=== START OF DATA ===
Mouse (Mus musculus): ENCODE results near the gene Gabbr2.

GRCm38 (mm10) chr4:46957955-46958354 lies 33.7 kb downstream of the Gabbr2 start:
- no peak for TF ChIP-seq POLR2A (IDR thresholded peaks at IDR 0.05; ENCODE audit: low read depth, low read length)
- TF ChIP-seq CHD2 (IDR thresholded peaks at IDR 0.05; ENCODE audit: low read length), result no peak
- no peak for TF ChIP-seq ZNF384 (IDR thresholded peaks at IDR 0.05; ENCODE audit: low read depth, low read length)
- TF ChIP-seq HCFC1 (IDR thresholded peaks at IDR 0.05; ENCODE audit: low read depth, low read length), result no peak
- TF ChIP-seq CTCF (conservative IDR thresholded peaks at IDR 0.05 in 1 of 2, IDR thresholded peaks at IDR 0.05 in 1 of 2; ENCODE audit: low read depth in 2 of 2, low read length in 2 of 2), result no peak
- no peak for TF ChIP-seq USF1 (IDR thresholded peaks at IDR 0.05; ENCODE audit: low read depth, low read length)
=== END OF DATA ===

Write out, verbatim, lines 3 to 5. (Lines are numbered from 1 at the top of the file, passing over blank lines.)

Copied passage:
- no peak for TF ChIP-seq POLR2A (IDR thresholded peaks at IDR 0.05; ENCODE audit: low read depth, low read length)
- TF ChIP-seq CHD2 (IDR thresholded peaks at IDR 0.05; ENCODE audit: low read length), result no peak
- no peak for TF ChIP-seq ZNF384 (IDR thresholded peaks at IDR 0.05; ENCODE audit: low read depth, low read length)